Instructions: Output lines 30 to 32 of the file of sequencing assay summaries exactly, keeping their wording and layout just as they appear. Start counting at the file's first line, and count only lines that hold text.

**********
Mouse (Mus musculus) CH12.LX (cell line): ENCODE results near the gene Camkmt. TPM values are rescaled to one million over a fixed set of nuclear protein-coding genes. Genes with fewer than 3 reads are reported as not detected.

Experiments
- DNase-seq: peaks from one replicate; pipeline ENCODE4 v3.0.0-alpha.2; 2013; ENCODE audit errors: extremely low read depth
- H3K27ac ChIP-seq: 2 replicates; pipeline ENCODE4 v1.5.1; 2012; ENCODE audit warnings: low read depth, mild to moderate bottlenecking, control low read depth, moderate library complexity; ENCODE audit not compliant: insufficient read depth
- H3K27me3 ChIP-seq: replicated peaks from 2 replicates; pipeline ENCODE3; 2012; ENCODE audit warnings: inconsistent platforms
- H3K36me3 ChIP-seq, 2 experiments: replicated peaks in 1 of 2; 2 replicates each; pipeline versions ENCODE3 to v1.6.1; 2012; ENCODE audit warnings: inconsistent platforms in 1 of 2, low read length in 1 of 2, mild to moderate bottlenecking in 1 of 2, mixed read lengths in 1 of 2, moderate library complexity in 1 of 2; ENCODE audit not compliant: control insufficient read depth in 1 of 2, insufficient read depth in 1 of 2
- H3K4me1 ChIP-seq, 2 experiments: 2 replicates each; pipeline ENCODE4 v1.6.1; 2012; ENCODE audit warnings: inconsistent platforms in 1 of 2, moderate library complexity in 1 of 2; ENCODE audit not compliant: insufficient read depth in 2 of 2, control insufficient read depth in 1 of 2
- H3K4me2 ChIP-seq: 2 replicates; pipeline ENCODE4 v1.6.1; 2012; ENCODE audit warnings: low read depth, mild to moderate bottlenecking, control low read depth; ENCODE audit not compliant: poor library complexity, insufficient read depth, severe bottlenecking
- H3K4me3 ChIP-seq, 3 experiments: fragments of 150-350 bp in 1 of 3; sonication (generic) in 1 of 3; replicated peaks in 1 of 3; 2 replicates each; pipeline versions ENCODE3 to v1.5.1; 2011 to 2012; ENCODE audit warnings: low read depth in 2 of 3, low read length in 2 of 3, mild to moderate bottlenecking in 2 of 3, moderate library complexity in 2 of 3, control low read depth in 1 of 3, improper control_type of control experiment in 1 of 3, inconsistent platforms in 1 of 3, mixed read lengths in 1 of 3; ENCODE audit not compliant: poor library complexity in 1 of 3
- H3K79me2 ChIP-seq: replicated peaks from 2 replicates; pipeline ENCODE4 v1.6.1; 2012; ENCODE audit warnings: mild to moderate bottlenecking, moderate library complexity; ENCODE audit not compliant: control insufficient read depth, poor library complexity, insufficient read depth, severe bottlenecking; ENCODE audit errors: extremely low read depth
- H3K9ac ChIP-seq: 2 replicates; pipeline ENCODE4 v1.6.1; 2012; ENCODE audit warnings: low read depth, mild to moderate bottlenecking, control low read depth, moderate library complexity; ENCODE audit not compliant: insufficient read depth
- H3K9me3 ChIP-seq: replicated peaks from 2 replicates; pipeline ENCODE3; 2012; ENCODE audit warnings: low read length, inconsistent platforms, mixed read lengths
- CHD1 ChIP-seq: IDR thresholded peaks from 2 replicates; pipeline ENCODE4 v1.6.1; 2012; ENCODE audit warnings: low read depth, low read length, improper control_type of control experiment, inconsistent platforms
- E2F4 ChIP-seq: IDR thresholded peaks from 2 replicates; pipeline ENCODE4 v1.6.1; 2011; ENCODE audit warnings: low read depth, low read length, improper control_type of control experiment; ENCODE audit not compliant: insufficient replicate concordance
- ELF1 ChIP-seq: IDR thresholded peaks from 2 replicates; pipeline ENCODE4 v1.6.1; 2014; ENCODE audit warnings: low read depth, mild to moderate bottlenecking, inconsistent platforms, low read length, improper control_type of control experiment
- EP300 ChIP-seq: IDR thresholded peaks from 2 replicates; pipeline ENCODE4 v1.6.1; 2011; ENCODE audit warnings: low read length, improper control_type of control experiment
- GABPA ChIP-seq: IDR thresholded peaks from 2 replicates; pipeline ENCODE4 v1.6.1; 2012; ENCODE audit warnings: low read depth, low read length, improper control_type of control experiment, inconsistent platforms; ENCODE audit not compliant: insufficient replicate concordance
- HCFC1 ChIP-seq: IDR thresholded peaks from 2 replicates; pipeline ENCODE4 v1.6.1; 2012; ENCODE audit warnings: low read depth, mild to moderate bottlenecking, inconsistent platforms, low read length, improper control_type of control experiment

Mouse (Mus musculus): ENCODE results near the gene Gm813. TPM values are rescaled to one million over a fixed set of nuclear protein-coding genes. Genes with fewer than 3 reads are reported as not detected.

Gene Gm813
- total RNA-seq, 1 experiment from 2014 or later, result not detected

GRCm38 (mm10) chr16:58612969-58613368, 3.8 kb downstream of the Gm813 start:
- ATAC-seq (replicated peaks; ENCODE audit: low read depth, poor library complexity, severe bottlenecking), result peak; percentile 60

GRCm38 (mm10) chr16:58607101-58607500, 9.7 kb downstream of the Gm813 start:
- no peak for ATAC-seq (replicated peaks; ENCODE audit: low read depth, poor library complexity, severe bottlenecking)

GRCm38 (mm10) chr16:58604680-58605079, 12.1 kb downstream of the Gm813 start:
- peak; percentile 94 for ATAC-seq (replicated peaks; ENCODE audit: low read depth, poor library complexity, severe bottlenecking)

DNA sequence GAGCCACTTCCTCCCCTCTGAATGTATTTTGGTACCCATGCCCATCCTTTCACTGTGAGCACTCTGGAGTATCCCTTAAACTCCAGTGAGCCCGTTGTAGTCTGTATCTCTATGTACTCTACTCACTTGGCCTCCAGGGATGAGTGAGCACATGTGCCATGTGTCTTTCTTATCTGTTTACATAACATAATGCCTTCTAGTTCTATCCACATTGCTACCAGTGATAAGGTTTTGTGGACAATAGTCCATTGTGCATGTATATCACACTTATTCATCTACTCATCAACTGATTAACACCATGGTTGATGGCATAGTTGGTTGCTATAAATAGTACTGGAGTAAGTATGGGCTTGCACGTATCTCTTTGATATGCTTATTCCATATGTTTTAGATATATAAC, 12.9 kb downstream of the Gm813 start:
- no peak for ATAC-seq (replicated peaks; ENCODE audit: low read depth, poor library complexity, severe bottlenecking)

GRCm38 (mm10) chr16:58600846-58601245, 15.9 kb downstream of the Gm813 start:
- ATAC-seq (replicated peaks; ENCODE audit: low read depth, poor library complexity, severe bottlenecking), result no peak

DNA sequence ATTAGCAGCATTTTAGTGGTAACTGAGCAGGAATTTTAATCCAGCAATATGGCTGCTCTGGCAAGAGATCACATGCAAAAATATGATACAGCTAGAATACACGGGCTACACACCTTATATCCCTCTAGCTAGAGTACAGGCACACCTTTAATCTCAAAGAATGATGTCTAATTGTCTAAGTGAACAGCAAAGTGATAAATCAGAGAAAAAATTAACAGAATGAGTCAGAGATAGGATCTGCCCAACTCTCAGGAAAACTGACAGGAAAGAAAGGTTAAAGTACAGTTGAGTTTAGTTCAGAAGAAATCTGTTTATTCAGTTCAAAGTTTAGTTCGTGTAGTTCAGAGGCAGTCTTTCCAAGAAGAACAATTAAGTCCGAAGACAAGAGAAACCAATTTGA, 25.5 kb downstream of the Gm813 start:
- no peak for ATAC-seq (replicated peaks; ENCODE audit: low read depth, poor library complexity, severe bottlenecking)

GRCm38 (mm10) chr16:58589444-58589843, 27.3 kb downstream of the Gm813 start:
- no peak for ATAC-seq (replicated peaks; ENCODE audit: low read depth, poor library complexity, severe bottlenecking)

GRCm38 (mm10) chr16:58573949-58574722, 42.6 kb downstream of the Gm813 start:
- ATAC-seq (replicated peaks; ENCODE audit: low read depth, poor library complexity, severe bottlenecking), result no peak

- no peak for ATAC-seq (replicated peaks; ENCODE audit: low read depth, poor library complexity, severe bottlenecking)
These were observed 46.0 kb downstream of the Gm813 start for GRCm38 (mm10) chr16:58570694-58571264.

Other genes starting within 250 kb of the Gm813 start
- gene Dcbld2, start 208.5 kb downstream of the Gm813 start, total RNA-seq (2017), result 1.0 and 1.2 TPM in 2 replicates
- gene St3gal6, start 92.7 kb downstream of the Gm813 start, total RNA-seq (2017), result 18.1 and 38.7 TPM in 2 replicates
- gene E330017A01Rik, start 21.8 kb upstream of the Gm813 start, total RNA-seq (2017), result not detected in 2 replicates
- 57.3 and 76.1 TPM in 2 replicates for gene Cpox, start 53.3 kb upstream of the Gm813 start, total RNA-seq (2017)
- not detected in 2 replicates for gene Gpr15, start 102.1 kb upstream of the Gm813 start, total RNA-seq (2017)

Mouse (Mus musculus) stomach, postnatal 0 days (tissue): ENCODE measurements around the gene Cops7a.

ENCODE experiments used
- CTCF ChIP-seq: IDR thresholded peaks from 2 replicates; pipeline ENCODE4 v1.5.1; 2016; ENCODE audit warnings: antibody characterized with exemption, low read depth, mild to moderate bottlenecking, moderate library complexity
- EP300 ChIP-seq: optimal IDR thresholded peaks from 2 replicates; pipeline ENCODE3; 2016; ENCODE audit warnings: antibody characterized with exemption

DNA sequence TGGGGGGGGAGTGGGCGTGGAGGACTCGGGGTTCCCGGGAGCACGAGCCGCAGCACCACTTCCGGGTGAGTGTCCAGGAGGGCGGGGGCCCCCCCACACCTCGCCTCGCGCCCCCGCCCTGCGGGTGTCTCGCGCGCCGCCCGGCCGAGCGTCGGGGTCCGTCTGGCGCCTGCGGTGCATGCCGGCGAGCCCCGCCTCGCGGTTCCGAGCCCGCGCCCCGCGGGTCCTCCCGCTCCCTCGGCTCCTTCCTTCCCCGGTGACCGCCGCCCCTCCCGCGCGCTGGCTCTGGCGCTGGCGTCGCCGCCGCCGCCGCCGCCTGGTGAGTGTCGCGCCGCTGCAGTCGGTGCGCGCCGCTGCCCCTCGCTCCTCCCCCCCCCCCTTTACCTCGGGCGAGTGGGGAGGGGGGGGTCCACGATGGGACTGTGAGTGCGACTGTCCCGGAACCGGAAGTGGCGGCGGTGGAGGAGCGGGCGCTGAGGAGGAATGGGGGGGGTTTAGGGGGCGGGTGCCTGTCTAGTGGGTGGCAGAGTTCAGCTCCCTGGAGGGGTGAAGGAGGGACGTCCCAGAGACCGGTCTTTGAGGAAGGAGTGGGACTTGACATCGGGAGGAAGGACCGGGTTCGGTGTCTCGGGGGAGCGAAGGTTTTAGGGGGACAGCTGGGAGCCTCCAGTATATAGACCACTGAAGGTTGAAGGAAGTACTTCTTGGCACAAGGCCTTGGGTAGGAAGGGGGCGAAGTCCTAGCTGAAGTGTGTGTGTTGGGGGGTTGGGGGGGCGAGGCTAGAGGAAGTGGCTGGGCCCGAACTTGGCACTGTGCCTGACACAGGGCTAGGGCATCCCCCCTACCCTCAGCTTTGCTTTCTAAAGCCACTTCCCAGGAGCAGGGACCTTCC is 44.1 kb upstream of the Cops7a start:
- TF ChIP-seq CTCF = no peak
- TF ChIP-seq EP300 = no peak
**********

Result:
GRCm38 (mm10) chr16:58600846-58601245, 15.9 kb downstream of the Gm813 start:
- ATAC-seq (replicated peaks; ENCODE audit: low read depth, poor library complexity, severe bottlenecking), result no peak

DNA sequence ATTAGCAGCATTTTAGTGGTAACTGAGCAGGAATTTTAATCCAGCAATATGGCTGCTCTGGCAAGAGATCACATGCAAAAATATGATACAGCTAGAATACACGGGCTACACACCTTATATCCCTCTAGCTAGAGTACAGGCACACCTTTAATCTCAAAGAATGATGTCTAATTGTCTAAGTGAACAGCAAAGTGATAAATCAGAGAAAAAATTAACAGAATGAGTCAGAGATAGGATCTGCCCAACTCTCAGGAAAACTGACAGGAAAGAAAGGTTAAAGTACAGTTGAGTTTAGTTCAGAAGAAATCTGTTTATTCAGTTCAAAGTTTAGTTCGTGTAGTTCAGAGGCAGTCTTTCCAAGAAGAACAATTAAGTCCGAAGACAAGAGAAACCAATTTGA, 25.5 kb downstream of the Gm813 start: